well,those don't count,in any case.

Which they HAVE been doing;the broadcasters aren't going to begin DTV on Feb.17 without having thoroughly tested their DTV setup in advance.Broadcasters have been simulcasting analog and DTV.
Computer simulations can do very well in regard to predicting coverage areas,BTW. Broadcasters know their antenna lobe patterns,they map them so they can orient to optimize coverage for their intended viewing area.

Doubtful,as DTV coverage areas are all SMALLER than the older analog. Fringe areas will be hard hit.(until each station installs repeaters after losing ratings points and being hit in their advertising revenue.)

one thing IS certain;I can't get WESH-TV Ch.2 on DTV,and that's the channel the Super Bowl is on tomorrow. :-(
tried relocating the antenna to a different part of the apartment,no joy. Ch.2 DTV is still on VHF...all the UHF channels come in.
so,it's back to analog,which I CAN receive.
--
Jim Yanik
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Jim Yanik wrote: ...

... Well, not according to the maps in the areas I've looked at -- most are actually slightly larger expected coverage areas although there are some that are more directional and do show lobe effects in the DTV map not present for the same transmitter in analog.
As for adding translators and upping fringe coverage, I have serious doubts any significant numbers of stations will be doing that--the numbers will just be too small to make enough difference to the revenue to justify the cost I expect.
--
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yeah and more likely the net stations would prefer you watch on satellite or cable, both of which pay the $ to rebroadcast their station to you...........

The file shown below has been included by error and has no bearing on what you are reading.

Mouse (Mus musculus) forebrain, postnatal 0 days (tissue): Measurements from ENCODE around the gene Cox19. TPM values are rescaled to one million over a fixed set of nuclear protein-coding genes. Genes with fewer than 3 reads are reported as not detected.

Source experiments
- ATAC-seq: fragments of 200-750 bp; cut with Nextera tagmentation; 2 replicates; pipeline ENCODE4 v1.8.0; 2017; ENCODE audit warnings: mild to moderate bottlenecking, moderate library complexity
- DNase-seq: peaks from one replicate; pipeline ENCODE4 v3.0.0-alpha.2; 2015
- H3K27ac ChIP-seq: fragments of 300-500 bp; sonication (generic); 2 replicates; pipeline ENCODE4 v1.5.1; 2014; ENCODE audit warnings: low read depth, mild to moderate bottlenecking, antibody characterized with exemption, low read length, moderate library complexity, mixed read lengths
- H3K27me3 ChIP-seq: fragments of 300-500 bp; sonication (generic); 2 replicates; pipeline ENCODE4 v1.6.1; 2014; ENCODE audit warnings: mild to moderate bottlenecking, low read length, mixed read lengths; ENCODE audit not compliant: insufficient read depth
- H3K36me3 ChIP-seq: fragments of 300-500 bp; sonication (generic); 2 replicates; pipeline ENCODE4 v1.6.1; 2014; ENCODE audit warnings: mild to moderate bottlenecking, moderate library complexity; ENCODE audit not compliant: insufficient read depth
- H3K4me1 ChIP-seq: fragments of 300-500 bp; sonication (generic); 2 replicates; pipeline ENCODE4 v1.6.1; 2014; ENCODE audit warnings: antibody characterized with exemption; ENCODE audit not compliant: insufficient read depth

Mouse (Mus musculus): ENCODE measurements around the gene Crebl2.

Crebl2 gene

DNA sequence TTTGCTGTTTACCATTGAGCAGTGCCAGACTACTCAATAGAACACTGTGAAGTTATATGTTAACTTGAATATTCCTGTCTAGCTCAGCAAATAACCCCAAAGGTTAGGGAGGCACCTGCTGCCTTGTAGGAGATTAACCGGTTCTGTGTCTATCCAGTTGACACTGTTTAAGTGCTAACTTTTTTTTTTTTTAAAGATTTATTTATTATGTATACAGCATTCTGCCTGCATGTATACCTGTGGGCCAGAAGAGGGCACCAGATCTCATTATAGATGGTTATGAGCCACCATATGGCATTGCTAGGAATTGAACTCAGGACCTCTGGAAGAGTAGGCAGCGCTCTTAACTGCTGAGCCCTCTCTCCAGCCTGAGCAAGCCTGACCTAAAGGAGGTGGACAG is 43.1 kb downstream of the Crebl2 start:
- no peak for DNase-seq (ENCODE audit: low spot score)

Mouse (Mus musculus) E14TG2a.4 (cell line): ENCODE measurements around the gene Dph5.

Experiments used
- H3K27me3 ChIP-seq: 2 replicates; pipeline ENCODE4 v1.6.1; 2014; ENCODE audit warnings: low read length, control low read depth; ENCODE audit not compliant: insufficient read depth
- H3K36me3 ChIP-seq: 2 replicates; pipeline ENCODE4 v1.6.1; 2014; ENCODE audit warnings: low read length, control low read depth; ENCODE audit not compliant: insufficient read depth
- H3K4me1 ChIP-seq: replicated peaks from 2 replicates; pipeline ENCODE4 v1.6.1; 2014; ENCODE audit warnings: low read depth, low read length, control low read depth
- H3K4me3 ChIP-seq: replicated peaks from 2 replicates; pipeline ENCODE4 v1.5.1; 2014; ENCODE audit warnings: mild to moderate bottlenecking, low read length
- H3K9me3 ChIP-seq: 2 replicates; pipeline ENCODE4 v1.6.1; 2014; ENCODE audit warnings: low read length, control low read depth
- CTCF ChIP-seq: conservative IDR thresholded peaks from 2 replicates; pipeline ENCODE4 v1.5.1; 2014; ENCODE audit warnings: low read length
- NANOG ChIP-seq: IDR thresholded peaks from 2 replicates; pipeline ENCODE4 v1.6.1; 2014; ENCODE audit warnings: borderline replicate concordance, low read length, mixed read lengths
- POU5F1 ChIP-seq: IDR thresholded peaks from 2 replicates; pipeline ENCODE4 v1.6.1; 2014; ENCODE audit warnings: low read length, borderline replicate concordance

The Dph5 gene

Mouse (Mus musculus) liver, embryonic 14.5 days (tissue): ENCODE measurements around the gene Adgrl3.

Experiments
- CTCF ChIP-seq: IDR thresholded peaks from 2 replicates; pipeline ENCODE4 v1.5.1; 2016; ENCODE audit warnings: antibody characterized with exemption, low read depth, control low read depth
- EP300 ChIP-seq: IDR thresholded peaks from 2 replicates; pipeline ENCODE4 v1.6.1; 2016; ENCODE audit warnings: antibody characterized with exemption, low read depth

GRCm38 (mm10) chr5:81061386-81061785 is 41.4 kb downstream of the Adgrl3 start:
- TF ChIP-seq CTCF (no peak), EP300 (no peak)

futher adverisers probably conclude the OTA ONLY viewers have little money to buy their goods.
lastly DVRs digital video recorders that can skip past commewrcials are changing dramatically the income of the stations
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there weren't any when I was at Wal-Mart and Radio Shack early on, even though I went back several times. I finally got them at Target close to the deadline.
Cheri
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Cheri wrote:

More of your coupon money went to IBM than expected (contracted) ;-)
http://www.usatoday.com/news/washington/2008-09-19-DigitalTV_N.htm
There is a fed site that had the coupon score card, around June last year more than half the issued coupons expired unused. In July, we were lucky to find an "unclaimed" RCA box at Walmart that someone failed to pick up before noon, after they were called that the shipment came in that morning. June and July, you had to have your name on a list for them.
$70 converters is the only thing that kept Rat Shak in business last year. More retailers signed up after seeing there was real money is selling boxes. The whole coupon master plan is in the federal register. It's funny that everyone is using the advertising grants to sell their own cable and sat service as a public service that you need to sign up before your lousy antenna service quits. AARP even suggests you join them before your tv quits.
I'll post the score card url if i find it again.
-- larry / dallas
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larry wrote:

Here's the score card
https://www.dtv2009.gov/Stats.aspx
and here's the page before the score card, it has the program details. There are spiffs for unused program funds. Theoretical bonuses for a well run program, wait a minute, in government!
http://www.ntia.doc.gov/dtvcoupon/index.html
have fun, ymmv